The achievement gap measures the difference of performance between groups of students that share some characteristics. Achievement gaps between ethnic groups as estimated through formal assessments exist in several countries but the gap size is not consistent across countries and groups [11,12,13,14]. In this paper, we study the Brazilian context by analyzing data of a national exam performed in 2014. Our analysis shows variation of achievement gaps around the country without a clear dominant group although White students tend to perform better in some contexts. For students living in low-income households, there are generally no statistically significant gaps and sometimes only small (typically bellow 6 % , but in particular cases varying from 1 . 7 % to 23 . 1 % ) statistically significant gaps are observed between the various ethnic groups. The statistical analysis indicates increasing achievement gaps between ethnic groups at higher household income levels for Sao Paulo students but these gaps are not statistically significant for the other regions of the country. In Sao Paulo, Asian students score best in mathematics, followed by White, Pardo, Black and then Indigenous students. In writing, Whites score best, followed by Asians, Blacks, Pardos and Indigenous. Household income positively affect the scores of all ethnic groups, particularly in mathematics but also in writing. The formal educational level of parents also have positive impact on the average scores of students of all ethnic groups. Contrastingly, it does not increase the gap between Whites and Blacks, and between Whites and Pardos in writing in Sao Paulo but does decrease these gaps in the MG state (one of the few states where gaps are statistically significant). For mathematics, the gaps between the groups increase in Sao Paulo but also decrease slightly in MG (with larger decrease between Whites and Blacks). In the other federal states, no statistically significant gaps are observed.
Altogether, these results provide a complex picture that makes difficult to identify particular factors increasing or decreasing gaps in the different geographical regions of Brazil, especially because in most states gaps are not statistically significant, i.e., the performance of ethnic students is similar. It is important to emphasize the cross-sectional nature of our data, meaning that we cannot make statistical causal links of factors driving the increase in achievement gaps based solely on this data set but we can identify correlations between independent and dependent variables. Our results suggest that socio-economic and environmental factors, such as poverty, lack of access to extra-curricular activities, malnutrition and lack of basic infrastructure, related to health and safety [42,43], are relevant variables that negatively affect the performance of students [44,45,46] irrespective of their ethnicity in the Brazilian context. These factors potentially have more weight than cognitive abilities driven by biological differences. If performance, as group, was mostly dependent on genetics or other biological traits, one would observe consistently similar gaps between ethnic groups irrespective of household income or parental education for all cases. The results of course do not reject that genetics, together with the environment, may affect individual intellectual abilities [47,48,49]. Given our results, we may conclude however that “speciation” was not sufficiently strong to distinguish intellectual abilities of ethnic groups.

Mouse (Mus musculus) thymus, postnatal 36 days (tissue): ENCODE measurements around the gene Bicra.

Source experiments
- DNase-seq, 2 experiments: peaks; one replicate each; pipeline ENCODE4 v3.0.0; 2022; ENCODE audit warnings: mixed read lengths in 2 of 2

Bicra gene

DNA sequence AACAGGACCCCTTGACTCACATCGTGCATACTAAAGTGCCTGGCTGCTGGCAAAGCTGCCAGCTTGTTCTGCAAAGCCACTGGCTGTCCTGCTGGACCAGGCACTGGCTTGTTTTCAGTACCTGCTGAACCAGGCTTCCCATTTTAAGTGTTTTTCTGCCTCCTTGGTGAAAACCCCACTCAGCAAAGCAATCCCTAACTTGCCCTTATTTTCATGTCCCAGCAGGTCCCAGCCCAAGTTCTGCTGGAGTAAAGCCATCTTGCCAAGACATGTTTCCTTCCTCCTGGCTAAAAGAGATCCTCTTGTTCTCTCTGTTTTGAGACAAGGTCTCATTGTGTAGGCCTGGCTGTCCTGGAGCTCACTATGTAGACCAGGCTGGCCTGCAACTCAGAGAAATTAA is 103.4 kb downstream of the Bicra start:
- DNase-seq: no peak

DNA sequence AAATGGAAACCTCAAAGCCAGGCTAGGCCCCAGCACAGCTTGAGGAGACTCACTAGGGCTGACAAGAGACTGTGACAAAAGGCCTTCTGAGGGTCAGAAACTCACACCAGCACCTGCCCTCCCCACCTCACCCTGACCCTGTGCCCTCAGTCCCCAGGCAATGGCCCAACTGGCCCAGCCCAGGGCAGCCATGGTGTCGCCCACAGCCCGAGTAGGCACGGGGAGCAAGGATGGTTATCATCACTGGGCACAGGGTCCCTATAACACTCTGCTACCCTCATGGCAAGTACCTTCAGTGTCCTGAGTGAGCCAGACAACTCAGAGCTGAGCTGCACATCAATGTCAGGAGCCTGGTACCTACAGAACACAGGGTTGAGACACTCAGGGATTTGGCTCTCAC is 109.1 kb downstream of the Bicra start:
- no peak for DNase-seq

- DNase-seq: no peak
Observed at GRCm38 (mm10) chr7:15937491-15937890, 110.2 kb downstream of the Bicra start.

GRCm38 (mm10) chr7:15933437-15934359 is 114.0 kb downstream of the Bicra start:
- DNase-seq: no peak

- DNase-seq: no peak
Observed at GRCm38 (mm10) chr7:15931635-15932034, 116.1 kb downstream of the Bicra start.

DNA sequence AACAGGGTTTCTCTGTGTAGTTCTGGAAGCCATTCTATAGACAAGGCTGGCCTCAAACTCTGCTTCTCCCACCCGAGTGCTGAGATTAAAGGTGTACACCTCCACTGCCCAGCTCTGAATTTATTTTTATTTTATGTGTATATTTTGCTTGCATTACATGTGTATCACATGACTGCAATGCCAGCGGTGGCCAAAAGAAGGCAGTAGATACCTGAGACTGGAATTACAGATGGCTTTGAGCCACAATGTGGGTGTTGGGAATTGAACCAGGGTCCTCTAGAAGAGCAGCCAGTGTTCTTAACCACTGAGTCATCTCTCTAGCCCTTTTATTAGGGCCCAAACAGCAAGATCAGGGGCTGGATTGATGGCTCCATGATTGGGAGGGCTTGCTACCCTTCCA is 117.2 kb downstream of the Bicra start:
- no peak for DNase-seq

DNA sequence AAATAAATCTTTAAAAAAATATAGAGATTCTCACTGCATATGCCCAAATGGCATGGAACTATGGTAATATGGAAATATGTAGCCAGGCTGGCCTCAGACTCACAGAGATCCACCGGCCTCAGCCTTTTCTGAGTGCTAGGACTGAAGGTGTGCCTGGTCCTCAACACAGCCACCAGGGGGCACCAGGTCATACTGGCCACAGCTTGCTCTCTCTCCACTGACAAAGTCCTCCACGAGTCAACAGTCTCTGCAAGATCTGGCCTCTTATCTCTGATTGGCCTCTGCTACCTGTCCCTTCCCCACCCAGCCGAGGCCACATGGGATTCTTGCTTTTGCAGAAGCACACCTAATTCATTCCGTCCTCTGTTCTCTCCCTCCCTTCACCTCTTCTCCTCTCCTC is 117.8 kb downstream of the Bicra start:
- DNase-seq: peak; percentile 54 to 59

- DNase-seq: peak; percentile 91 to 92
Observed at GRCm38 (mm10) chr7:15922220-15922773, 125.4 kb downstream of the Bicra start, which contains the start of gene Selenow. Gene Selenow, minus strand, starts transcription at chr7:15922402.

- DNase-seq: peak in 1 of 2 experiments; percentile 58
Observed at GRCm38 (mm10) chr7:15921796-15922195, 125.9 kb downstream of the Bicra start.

The socio-economic, geographic and political context of Brazil is different from the USA and other Latin American countries, although they share some historical similarities in terms of immigration. Brazil is a distinct society with a relatively modern developing economy and historically witnessed massive immigration from various countries, internal migration from poorer to richer regions, low social fluidity, and high social and economic inequalities, with strong power relations between rich and poor involving a white economic elite that have persisted for several decades despite recent progresses. We argue that the observed gaps between ethnic groups are likely a result of historical developments in the country that affected ethnic groups differently due to these barriers between socio-economic classes. The current household income, for example, is a timely measure and does not reflect these historical influences that steady, or absence of steady (i.e., traditional vs. new “rich” families), finances might have in both the family social context (e.g., friends, neighborhoods) and the overall access of education and culture (e.g., extra-curricular activities, travel, entertainment). In Brazil, official educational policies began to look at different backgrounds and intellectual abilities after the new federal constitution of 1988 while constructivism pedagogy started to be implement at schools across the country [50,51]. Before this time, public education focused on preparing the working class to develop technical skills. Vocational schools for example were popular in urban areas [50] but also a large fraction of the population was still living in, or leaving, the rural areas that had limited or no access to formal education. The development of higher cognitive abilities and skills such as creativity, arts, interpretation, or critical analysis, were mostly available to those on upper classes, living in urban areas, through extra-curricular activities in private schools [51,52]. The parents of the students performing the examination analyzed in this study were affected by this historical period since their school age was during the 1980s and 1990s. As a consequence, a whole generation of lower income people, dependent on public services, was raised without proper access to quality education. This generation that became parents could not provide, later on, a proper intellectual environment to support their children to excel at school or could not socially influence them as well-educated role models. Full migration away from the technical-oriented education (that focuses on lower cognitive functions according to Bloom’s taxonomy, as for example the reproduction of protocols [53]) still faces structural challenges in the country such as lack of formal training of teachers, poor availability of education resources, e.g., computers, Internet or other materials, and teacher’s resistance to change in favor of new pedagogic inclusive theories [54]. Students without family support and opportunities to enroll on private or non-governmental extra curricular activities have remained in disadvantage and could not develop higher cognitive skills; as a consequence, these students are expected to perform worse on average than their higher income peers.